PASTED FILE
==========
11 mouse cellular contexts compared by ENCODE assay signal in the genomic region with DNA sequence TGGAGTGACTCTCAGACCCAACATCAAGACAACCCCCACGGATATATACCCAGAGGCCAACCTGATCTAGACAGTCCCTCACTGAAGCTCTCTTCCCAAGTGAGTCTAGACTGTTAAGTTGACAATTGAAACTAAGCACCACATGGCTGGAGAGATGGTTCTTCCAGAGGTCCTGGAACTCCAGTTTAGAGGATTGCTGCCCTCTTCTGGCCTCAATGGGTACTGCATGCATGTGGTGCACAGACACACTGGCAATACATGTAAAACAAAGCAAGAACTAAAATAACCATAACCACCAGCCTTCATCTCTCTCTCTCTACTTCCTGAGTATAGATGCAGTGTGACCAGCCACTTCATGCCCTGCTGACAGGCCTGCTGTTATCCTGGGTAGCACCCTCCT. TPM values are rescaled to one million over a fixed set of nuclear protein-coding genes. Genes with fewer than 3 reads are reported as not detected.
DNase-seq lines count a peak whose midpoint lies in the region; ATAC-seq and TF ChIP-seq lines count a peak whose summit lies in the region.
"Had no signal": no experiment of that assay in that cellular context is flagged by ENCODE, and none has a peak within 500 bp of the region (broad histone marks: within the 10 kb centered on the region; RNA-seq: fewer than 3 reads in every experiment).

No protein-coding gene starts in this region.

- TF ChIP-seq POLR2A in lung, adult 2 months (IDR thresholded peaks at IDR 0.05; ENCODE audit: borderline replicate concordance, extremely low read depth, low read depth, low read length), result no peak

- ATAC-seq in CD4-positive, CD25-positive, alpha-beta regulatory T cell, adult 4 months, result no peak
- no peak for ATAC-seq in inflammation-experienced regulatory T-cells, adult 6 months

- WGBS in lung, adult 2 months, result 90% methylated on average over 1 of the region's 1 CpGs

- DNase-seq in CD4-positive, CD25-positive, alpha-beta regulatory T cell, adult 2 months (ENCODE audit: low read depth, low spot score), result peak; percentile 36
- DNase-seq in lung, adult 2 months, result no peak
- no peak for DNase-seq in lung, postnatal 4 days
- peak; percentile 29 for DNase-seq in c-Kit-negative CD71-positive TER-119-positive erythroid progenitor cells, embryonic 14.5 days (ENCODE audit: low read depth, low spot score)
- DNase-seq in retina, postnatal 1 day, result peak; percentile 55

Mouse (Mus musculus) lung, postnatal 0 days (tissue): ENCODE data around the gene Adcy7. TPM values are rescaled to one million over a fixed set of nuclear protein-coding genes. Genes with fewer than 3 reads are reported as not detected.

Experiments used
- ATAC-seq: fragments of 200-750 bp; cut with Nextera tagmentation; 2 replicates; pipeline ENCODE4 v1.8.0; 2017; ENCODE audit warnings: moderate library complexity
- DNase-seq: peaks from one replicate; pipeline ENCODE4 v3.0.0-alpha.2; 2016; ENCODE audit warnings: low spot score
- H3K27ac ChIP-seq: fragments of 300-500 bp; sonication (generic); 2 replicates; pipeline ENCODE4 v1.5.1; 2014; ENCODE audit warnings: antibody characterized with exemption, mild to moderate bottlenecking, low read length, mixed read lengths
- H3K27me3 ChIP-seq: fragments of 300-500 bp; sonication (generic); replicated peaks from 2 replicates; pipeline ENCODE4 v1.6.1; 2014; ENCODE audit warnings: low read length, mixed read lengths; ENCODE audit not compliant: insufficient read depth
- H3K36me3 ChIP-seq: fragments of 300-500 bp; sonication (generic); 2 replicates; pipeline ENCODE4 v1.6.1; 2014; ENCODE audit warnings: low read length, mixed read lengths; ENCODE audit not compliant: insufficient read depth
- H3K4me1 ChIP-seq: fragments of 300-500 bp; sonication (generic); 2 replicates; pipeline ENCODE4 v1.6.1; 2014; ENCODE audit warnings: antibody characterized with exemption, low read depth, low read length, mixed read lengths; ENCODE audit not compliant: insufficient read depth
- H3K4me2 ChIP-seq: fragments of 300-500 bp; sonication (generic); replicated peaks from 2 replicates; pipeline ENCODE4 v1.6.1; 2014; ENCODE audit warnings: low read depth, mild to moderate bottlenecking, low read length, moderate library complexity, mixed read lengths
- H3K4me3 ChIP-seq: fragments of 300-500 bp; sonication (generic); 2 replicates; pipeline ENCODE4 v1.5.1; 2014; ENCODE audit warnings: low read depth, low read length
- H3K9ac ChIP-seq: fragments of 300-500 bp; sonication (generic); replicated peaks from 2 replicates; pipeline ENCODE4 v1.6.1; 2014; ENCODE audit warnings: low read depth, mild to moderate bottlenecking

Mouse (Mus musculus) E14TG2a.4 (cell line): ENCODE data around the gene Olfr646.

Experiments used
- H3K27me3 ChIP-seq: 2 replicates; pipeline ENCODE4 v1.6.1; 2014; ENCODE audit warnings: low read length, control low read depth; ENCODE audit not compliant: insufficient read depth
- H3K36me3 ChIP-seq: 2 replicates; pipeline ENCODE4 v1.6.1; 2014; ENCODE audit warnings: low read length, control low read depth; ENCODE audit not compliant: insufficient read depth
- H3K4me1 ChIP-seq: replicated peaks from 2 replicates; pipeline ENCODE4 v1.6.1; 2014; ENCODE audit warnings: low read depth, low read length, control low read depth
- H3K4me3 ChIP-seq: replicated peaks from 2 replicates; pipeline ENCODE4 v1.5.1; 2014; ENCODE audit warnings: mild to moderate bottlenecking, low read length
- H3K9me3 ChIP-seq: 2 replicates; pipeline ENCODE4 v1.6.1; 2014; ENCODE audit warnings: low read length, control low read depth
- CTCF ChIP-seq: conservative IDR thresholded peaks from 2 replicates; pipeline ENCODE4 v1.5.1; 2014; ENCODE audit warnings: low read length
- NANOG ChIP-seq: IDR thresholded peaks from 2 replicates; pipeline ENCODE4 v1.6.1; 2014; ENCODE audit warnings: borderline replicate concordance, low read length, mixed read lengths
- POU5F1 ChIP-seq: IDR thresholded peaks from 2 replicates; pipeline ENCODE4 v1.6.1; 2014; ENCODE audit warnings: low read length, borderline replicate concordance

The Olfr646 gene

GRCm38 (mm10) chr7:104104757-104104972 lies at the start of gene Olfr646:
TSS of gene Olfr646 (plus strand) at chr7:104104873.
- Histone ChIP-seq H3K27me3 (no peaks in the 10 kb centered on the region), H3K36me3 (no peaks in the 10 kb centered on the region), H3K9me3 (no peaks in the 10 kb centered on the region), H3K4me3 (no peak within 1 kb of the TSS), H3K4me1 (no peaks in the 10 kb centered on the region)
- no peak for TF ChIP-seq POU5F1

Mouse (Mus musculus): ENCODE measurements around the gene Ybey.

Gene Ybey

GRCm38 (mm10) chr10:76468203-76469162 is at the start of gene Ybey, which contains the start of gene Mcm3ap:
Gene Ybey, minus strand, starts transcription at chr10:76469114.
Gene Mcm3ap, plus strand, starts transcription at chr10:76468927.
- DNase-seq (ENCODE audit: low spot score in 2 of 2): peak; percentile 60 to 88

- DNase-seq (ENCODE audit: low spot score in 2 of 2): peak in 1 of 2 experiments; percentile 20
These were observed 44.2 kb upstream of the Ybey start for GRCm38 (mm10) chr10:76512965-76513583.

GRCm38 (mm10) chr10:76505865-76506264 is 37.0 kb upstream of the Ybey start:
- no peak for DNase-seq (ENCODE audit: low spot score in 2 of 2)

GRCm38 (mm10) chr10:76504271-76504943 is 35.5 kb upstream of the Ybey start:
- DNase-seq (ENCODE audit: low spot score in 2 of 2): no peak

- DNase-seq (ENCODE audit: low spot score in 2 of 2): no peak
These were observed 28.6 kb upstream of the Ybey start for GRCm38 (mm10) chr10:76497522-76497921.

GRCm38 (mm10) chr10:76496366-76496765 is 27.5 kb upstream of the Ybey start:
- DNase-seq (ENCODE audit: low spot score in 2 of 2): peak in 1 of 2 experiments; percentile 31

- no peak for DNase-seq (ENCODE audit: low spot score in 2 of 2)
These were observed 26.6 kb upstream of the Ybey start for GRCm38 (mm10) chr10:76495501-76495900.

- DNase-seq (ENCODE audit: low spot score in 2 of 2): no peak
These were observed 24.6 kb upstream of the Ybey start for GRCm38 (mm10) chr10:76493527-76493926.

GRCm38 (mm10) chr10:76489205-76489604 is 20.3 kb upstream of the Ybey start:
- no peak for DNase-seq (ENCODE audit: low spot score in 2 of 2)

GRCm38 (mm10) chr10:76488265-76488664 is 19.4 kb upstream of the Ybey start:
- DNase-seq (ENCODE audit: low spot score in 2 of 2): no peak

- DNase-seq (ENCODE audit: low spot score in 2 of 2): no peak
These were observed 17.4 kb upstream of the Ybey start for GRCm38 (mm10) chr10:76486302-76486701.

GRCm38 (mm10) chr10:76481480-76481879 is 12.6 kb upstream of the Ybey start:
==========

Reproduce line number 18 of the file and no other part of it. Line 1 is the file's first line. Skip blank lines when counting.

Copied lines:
- H3K27ac ChIP-seq: fragments of 300-500 bp; sonication (generic); 2 replicates; pipeline ENCODE4 v1.5.1; 2014; ENCODE audit warnings: antibody characterized with exemption, mild to moderate bottlenecking, low read length, mixed read lengths